Patent application title: INVERTED ORGANIC SOLAR MICROARRAY FOR APPLICATIONS IN MICROELECTROMECHANICAL SYSTEMS
Jason Lewis (Lutz, FL, US)
Xiaomei Jiang (Tampa, FL, US)
University of South Florida
IPC8 Class: AH01L2730FI
Class name: Photoelectric panel or array encapsulated or with housing
Publication date: 2014-01-09
Patent application number: 20140007925
The fabrication and characterization of large scale inverted organic
solar array fabricated using all-spray process is disclosed. Solar
illumination has been demonstrated to improve transparent solar
photovoltaic devices. The technology using SAM has potential to revolute
current silicon-based photovoltaic technology by providing a complete
solution processable manufacturing process. The semi-transparent property
of the solar module allows for applications on windows and windshields.
The inventive arrays are more efficient than silicon solar cells in
artificial light environments, permitting use of the arrays in powering
microelectromechanical systems and in integration with
1. A method of manufacturing an organic solar photovoltaic array;
comprising the steps: forming a plurality of organic solar photovoltaic
cells, further comprising: patterning ITO onto a substrate; applying a
Self Assembled Monolayer layer onto the etched ITO glass, wherein the
Self Assembled Monolayer layer comprises N-propyl trimethoxysilane or
aminopropyl triethoxysilane; annealing the Self Assembled Molecule layer
inside a glovebox; spraying an active layer of P3HT and PCBM on the Self
Assembled Molecule layer; drying the solar photovoltaic cell in an
antechamber under vacuum for at least 12 hours; spraying a layer
comprising poly (3,4) ethylenedioxythiophene:poly-styrenesulfonate mixed
with 5 vol. % of dimethylsulfoxide on the active layer; placing the solar
photovoltaic cell into high vacuum for 1 h; annealing the solar
photovoltaic cell; encapsulating the solar photovoltaic cell with a
UV-cured epoxy; and integrating the plurality of organic solar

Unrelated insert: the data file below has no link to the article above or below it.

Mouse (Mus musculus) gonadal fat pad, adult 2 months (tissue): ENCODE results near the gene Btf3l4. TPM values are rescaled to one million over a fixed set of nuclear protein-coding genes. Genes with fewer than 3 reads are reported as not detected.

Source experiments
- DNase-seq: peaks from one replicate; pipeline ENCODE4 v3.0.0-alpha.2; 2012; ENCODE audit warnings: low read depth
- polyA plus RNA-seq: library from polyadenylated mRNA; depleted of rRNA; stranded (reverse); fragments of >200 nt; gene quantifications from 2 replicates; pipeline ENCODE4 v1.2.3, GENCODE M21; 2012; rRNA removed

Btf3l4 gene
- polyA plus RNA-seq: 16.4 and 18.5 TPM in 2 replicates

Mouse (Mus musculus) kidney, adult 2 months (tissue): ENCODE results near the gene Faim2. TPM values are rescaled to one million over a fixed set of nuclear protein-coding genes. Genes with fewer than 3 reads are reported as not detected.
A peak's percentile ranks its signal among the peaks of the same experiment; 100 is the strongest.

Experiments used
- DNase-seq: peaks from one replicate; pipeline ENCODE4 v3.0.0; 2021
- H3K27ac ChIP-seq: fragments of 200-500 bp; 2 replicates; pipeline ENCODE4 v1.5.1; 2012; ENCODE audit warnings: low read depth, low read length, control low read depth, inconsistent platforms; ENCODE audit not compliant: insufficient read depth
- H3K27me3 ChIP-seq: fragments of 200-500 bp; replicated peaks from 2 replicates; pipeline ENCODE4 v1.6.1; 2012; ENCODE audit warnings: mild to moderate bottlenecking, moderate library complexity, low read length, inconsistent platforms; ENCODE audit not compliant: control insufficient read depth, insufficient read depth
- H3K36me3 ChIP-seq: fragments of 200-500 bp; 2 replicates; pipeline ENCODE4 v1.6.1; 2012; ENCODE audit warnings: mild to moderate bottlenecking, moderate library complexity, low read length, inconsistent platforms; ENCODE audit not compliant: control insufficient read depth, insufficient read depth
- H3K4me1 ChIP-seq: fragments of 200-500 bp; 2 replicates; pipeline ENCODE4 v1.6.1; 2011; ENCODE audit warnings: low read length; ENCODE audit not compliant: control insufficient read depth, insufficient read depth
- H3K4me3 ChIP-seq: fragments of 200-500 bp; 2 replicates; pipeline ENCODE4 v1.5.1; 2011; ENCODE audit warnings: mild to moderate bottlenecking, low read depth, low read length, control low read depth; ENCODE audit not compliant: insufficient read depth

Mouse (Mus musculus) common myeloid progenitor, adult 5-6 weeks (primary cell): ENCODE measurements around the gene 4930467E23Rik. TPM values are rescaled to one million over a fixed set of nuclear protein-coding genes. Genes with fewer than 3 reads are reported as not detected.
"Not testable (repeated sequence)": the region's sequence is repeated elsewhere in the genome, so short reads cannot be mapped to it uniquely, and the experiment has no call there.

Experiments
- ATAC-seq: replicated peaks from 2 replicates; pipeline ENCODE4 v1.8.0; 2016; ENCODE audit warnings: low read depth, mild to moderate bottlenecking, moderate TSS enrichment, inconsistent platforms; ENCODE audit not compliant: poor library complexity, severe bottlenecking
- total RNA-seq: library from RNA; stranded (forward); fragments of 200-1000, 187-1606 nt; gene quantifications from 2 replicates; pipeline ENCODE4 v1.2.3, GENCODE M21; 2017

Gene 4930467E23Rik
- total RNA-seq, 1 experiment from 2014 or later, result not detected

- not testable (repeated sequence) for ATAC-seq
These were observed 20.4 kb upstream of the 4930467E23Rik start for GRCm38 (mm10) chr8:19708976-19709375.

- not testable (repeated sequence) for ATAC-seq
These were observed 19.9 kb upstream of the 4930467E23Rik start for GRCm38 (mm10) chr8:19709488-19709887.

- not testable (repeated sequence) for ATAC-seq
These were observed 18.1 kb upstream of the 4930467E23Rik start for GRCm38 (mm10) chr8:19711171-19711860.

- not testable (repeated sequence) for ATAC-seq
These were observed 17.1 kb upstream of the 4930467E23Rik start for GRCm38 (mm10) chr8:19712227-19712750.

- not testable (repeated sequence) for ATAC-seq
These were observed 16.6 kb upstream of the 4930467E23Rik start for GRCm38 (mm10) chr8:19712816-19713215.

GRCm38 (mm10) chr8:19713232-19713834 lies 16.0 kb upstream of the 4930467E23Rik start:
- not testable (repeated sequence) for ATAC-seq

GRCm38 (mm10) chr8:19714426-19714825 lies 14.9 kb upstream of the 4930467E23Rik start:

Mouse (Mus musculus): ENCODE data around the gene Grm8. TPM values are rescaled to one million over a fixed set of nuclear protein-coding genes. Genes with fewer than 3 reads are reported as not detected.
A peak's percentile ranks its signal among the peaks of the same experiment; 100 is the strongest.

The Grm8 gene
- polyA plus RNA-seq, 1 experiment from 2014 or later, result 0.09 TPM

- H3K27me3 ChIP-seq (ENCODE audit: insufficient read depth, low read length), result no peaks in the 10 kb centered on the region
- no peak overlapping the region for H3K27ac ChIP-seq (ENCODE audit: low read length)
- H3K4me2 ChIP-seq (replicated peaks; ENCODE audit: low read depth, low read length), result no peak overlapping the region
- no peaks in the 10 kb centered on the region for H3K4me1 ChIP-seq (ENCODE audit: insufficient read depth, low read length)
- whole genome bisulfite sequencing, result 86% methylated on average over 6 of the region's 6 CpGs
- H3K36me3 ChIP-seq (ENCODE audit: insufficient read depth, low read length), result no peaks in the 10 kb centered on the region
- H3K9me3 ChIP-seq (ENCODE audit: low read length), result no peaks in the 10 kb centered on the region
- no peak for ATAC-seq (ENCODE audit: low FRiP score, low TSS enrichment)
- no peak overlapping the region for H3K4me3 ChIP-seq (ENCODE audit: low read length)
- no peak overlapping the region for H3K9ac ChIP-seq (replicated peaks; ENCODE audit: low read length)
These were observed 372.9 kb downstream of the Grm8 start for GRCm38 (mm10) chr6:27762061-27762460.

photovoltaic cells into an array as depicted in FIG. 6 or FIG. 7.
2. The method of claim 1, wherein the patterning of the ITO further comprises: obtaining an ITO-coated substrate; patterning the ITO using photolithography; etching the ITO; and cleaning the etched ITO and substrate.
3. The method of claim 2, wherein the ITO photolithography pattern is sprayed onto the substrate using a custom made spray mask.
4. The method of claim 1, wherein the etching of the ITO is performed with a mixed solution of HCl and HNO3.
5. The method of claim 2, wherein the etched ITO and substrate is cleaned by sonification in trichloroethylene, acetone, and isopropanol.
6. The method of claim 5, wherein the cleaning is performed at 50.degree. C. for 20 min each, followed by drying with N2.
7. The method of claim 1, wherein the active layer solution is prepared my mixing P3HT and PCBM with a weight ratio of 1:1 in dichlorobenzene.
8. The method of claim 7, wherein the active layer is stirred on a hotplate for 48 h at 60.degree. C. prior to spraying.
9. The method of claim 1, wherein the layer comprising poly (3,4) ethylenedioxythiophene:poly-styrenesulfonate mixed with 5 vol. % of dimethylsulfoxide is prepared by: diluting the poly (3,4) ethylenedioxythiophene:poly-styrenesulfonate filtering the diluted poly (3,4) ethylenedioxythiophene:poly-styrenesulfonate through a 0.45 μm filter; and mixing the dimethylsulfoxide into the diluted poly (3,4) ethylenedioxythiophene:poly-styrenesulfonate.
10. The method of claim 1, wherein the high vacuum is 10.sup.-6 Torr.
11. The method of claim 1, further comprising assembling the organic solar photovoltaic cell into an array of 50 individual cells with an active area of 12 mm.sup.2.
12. The method of claim 10, wherein the array is configured with 10 cells in series, in one row, and 5 rows in parallel.
13. The method of claim 1, wherein the Self Assembled Monolayer layer comprises N-propyl trimethoxysilane.
14. An organic solar photovoltaic cell array, comprising: a plurality of organic solar photovoltaic cells, further comprising: a substrate having a first face and a second face; a patterned ITO layer disposed on the first face of the glass; a patterned layer of Self Assembled Molecules disposed on the ITO layer, wherein the Self Assembled Molecules comprise N-propyl trimethoxysilane or aminopropyl triethoxysilane; an active layer of P3HT and PCBM disposed on the layer of Self Assembled Molecules; a layer comprising poly (3,4) ethylenedioxythiophene:poly-styrenesulfonate and 5 vol. % of dimethylsulfoxide disposed on the active layer; at least one contact in electrical communication with the active layer, where silver paint is disposed on the at least one contact; a UV-cured epoxy encapsulant disposed on the edges of the substrate; wherein the plurality of organic solar photovoltaic cells are disposed in an arrangement as depicted in FIG. 6 or FIG. 7.
15. The organic solar photovoltaic cell of claim 13, wherein the substrate is low alkaline earth boro-aluminosilicate glass, cloth, or plastic.